Sunday, September 2, 2012

Petition against Upp Changi cluster homes

lStraits Times: Sun, Sep 02

A group of residents in a private estate of landed homes in Upper Changi have banded together to protest against the development of a cluster-housing project that they say will create a parking nightmare.

The petition, which has gathered 100 signatures from 85 of the approximately 110 households in Toh Estate, was handed in at a meeting with the Urban Redevelopment Authority (URA) and Dr Mohamad Maliki Osman, the MP for the area.

The residents are worried about a 1,600 sq m site at the end of a cul-de-sac, or dead end road, in Toh Drive, where two bungalows have been demolished to make way for eight strata-titled semi-detached houses, also known as cluster homes. Piling work has already begun.

Conventionally, each redeveloped bungalow in the estate has created space for a pair of semi-detached houses.

With what will eventually be twice the number of houses along the street, residents are worried that the narrow roads in the mature estate will be unable to accommodate the development.

Mr Jerry Chia, 58, who lives in Toh Drive, said he does not want the estate to be as cramped as those in Kovan or Serangoon Gardens.

As it is, the street is already congested on weekends, with cars of visitors to the Our Lady of Lourdes Nursing Home, said the counsellor, who has lived there for 20 years.

"I can't imagine what it's going to be like during Christmas or the Chinese New Year," he said.

The petitioners have a second concern - that this cluster development may pave the way for more such developments in the neighbourhood, and change the character of the largely low-rise estate.

Some residents are already speculating that a plot of land in Toh Avenue may be next up for a cluster development.

Mr Nicholas Doggett, 54, a music teacher who has lived in the estate since 1977, said: "If one happens, how are you going to stop the others from doing it?"

The developer of the eight cluster homes, Regal Development, could not be reached despite several attempts. How much the two bungalows were sold for, and the cost of each of the eight cluster homes, is unknown.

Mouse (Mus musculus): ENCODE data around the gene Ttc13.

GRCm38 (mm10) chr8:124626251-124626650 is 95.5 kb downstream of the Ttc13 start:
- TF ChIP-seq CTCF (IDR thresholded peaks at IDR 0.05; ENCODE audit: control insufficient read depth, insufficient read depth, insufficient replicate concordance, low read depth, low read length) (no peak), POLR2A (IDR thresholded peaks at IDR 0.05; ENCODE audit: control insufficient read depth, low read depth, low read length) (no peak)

The URA, however, does not think there will be a parking problem. It noted that the developer of the project is providing 18 parking spaces for the eight homes - more than twice the minimum requirement of one space per unit for conventional landed housing.

"Together with the Land Transport Authority, we have assessed that the existing road network can support the proposed strata landed housing development without causing undue congestion," said a URA spokesman.

Congestion aside, the petitioners also take issue with how the development, which will have a swimming pool and barbecue pits, resembles a mini-condominium.

Mr Chia said: "You seriously can't put a condominium in an enclosed area here... but the URA insists that because they're semi-detached in form, they are correct."

The URA said that strata landed homes are allowed alongside landed ones as long as the plot size is at least 200 sq m.

"Strata landed housing is hence not any more dense than conventional landed housing," said its spokesman, who cited Sungrove in West Coast Grove and Chatsworth Park in Tanglin as developments that have co-existed with landed houses "without much problems".

Mr Chris Koh, the director of property company Chris International, said that while the petitioners' concerns are valid, it is unlikely the authorities will stop the Toh Drive development, given that the project has already been approved.

"Perhaps a balance can be struck," he said, suggesting that the authorities assure residents that such housing projects will not mushroom across the estate.

The authorities could also ensure that residents of the cluster homes park only within their compound, he added.

The URA said it will continue to work with the developer to ensure that the project is developed sensitively and takes into consideration residents' feedback.

Mr Cheah Swee Keat, 52, a self-employed businessman who penned the petition, said: "If the URA can see that the parking problems can lead to social problems, then they should not allow such redevelopments... The URA at the planning stage can prevent that from happening."

  
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